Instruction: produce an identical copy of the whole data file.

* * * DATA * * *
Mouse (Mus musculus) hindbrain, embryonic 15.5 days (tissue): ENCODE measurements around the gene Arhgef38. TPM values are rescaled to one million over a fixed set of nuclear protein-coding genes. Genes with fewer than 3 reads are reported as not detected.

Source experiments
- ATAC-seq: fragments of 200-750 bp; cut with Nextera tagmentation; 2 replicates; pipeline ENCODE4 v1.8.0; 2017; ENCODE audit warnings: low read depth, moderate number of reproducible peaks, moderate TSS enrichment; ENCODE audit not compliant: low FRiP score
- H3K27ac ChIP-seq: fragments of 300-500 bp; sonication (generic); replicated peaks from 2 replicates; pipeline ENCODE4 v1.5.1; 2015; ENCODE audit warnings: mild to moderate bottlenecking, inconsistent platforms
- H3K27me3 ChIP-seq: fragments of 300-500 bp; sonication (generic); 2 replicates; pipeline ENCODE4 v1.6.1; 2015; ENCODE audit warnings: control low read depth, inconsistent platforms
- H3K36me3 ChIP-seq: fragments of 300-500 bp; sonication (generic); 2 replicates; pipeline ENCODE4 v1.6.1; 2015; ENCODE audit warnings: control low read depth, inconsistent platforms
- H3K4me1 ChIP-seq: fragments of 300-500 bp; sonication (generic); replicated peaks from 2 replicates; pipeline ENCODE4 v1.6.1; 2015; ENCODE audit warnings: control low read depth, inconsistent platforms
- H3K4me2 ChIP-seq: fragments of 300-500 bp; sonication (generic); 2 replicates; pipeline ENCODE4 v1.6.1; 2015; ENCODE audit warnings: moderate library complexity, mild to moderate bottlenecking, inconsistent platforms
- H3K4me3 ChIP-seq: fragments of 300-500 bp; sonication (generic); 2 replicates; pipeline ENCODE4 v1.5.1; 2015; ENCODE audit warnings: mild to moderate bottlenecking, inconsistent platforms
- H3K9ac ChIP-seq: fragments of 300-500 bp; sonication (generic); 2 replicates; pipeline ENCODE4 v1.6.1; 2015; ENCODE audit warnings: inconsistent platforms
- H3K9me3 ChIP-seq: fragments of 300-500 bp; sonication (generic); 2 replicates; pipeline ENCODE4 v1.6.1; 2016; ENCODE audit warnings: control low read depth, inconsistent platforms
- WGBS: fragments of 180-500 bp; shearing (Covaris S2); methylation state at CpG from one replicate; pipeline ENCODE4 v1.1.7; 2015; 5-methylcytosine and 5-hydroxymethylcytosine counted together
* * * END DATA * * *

Mouse (Mus musculus) hindbrain, embryonic 15.5 days (tissue): ENCODE measurements around the gene Arhgef38. TPM values are rescaled to one million over a fixed set of nuclear protein-coding genes. Genes with fewer than 3 reads are reported as not detected.

Source experiments
- ATAC-seq: fragments of 200-750 bp; cut with Nextera tagmentation; 2 replicates; pipeline ENCODE4 v1.8.0; 2017; ENCODE audit warnings: low read depth, moderate number of reproducible peaks, moderate TSS enrichment; ENCODE audit not compliant: low FRiP score
- H3K27ac ChIP-seq: fragments of 300-500 bp; sonication (generic); replicated peaks from 2 replicates; pipeline ENCODE4 v1.5.1; 2015; ENCODE audit warnings: mild to moderate bottlenecking, inconsistent platforms
- H3K27me3 ChIP-seq: fragments of 300-500 bp; sonication (generic); 2 replicates; pipeline ENCODE4 v1.6.1; 2015; ENCODE audit warnings: control low read depth, inconsistent platforms
- H3K36me3 ChIP-seq: fragments of 300-500 bp; sonication (generic); 2 replicates; pipeline ENCODE4 v1.6.1; 2015; ENCODE audit warnings: control low read depth, inconsistent platforms
- H3K4me1 ChIP-seq: fragments of 300-500 bp; sonication (generic); replicated peaks from 2 replicates; pipeline ENCODE4 v1.6.1; 2015; ENCODE audit warnings: control low read depth, inconsistent platforms
- H3K4me2 ChIP-seq: fragments of 300-500 bp; sonication (generic); 2 replicates; pipeline ENCODE4 v1.6.1; 2015; ENCODE audit warnings: moderate library complexity, mild to moderate bottlenecking, inconsistent platforms
- H3K4me3 ChIP-seq: fragments of 300-500 bp; sonication (generic); 2 replicates; pipeline ENCODE4 v1.5.1; 2015; ENCODE audit warnings: mild to moderate bottlenecking, inconsistent platforms
- H3K9ac ChIP-seq: fragments of 300-500 bp; sonication (generic); 2 replicates; pipeline ENCODE4 v1.6.1; 2015; ENCODE audit warnings: inconsistent platforms
- H3K9me3 ChIP-seq: fragments of 300-500 bp; sonication (generic); 2 replicates; pipeline ENCODE4 v1.6.1; 2016; ENCODE audit warnings: control low read depth, inconsistent platforms
- WGBS: fragments of 180-500 bp; shearing (Covaris S2); methylation state at CpG from one replicate; pipeline ENCODE4 v1.1.7; 2015; 5-methylcytosine and 5-hydroxymethylcytosine counted together